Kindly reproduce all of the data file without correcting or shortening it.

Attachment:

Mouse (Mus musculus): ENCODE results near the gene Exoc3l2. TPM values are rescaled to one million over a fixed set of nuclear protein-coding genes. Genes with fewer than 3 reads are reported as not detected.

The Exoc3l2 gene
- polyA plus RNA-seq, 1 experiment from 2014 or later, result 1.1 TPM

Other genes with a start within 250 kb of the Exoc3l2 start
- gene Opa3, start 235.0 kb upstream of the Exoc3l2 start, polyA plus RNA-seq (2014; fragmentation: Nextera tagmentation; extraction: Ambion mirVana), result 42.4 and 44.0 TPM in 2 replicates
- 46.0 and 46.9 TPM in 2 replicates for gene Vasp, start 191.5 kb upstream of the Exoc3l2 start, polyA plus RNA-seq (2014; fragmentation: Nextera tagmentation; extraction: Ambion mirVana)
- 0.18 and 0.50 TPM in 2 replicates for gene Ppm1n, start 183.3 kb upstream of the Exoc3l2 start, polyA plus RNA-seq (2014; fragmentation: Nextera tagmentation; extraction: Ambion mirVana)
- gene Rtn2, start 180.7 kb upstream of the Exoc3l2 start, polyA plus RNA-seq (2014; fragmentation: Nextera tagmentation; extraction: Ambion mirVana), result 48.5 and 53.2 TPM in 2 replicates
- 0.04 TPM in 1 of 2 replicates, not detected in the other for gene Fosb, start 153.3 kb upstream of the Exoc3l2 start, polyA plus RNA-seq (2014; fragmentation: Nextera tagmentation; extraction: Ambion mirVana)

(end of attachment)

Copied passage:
Mouse (Mus musculus): ENCODE results near the gene Exoc3l2. TPM values are rescaled to one million over a fixed set of nuclear protein-coding genes. Genes with fewer than 3 reads are reported as not detected.

The Exoc3l2 gene
- polyA plus RNA-seq, 1 experiment from 2014 or later, result 1.1 TPM

Other genes with a start within 250 kb of the Exoc3l2 start
- gene Opa3, start 235.0 kb upstream of the Exoc3l2 start, polyA plus RNA-seq (2014; fragmentation: Nextera tagmentation; extraction: Ambion mirVana), result 42.4 and 44.0 TPM in 2 replicates
- 46.0 and 46.9 TPM in 2 replicates for gene Vasp, start 191.5 kb upstream of the Exoc3l2 start, polyA plus RNA-seq (2014; fragmentation: Nextera tagmentation; extraction: Ambion mirVana)
- 0.18 and 0.50 TPM in 2 replicates for gene Ppm1n, start 183.3 kb upstream of the Exoc3l2 start, polyA plus RNA-seq (2014; fragmentation: Nextera tagmentation; extraction: Ambion mirVana)
- gene Rtn2, start 180.7 kb upstream of the Exoc3l2 start, polyA plus RNA-seq (2014; fragmentation: Nextera tagmentation; extraction: Ambion mirVana), result 48.5 and 53.2 TPM in 2 replicates
- 0.04 TPM in 1 of 2 replicates, not detected in the other for gene Fosb, start 153.3 kb upstream of the Exoc3l2 start, polyA plus RNA-seq (2014; fragmentation: Nextera tagmentation; extraction: Ambion mirVana)